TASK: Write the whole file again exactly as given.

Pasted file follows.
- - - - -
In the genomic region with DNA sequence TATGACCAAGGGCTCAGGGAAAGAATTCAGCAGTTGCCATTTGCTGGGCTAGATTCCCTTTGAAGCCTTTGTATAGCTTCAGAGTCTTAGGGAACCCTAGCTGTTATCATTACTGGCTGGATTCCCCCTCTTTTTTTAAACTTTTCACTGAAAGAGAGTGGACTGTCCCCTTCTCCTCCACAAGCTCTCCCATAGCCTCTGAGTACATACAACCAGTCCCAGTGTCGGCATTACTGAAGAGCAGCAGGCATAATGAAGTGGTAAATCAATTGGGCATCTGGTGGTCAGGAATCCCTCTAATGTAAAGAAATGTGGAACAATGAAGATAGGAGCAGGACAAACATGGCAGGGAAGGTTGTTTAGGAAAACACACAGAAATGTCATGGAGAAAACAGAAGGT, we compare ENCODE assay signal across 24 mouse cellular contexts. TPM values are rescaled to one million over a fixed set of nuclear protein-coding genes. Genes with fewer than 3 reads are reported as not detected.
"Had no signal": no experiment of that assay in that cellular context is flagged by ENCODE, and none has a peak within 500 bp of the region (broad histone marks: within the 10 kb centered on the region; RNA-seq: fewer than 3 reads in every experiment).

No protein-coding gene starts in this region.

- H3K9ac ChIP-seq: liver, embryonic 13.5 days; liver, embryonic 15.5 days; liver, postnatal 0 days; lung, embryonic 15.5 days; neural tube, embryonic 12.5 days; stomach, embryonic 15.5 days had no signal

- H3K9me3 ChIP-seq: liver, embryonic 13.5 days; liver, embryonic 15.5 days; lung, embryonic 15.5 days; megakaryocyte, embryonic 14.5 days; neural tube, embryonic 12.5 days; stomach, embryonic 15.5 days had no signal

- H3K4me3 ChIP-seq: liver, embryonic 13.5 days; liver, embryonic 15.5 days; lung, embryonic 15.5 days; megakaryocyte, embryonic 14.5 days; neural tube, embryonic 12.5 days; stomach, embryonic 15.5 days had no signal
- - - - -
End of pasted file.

In the genomic region with DNA sequence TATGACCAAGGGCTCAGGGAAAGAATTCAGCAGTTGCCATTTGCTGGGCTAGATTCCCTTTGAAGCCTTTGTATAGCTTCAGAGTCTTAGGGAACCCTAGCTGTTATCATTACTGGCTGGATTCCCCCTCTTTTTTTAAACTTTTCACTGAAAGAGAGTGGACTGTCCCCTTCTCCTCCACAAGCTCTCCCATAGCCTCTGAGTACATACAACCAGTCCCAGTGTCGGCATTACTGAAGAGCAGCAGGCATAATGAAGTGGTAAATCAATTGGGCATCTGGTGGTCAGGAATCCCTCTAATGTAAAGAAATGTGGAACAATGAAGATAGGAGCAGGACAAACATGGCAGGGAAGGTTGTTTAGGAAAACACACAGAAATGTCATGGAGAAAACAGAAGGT, we compare ENCODE assay signal across 24 mouse cellular contexts. TPM values are rescaled to one million over a fixed set of nuclear protein-coding genes. Genes with fewer than 3 reads are reported as not detected.
"Had no signal": no experiment of that assay in that cellular context is flagged by ENCODE, and none has a peak within 500 bp of the region (broad histone marks: within the 10 kb centered on the region; RNA-seq: fewer than 3 reads in every experiment).

No protein-coding gene starts in this region.

- H3K9ac ChIP-seq: liver, embryonic 13.5 days; liver, embryonic 15.5 days; liver, postnatal 0 days; lung, embryonic 15.5 days; neural tube, embryonic 12.5 days; stomach, embryonic 15.5 days had no signal

- H3K9me3 ChIP-seq: liver, embryonic 13.5 days; liver, embryonic 15.5 days; lung, embryonic 15.5 days; megakaryocyte, embryonic 14.5 days; neural tube, embryonic 12.5 days; stomach, embryonic 15.5 days had no signal

- H3K4me3 ChIP-seq: liver, embryonic 13.5 days; liver, embryonic 15.5 days; lung, embryonic 15.5 days; megakaryocyte, embryonic 14.5 days; neural tube, embryonic 12.5 days; stomach, embryonic 15.5 days had no signal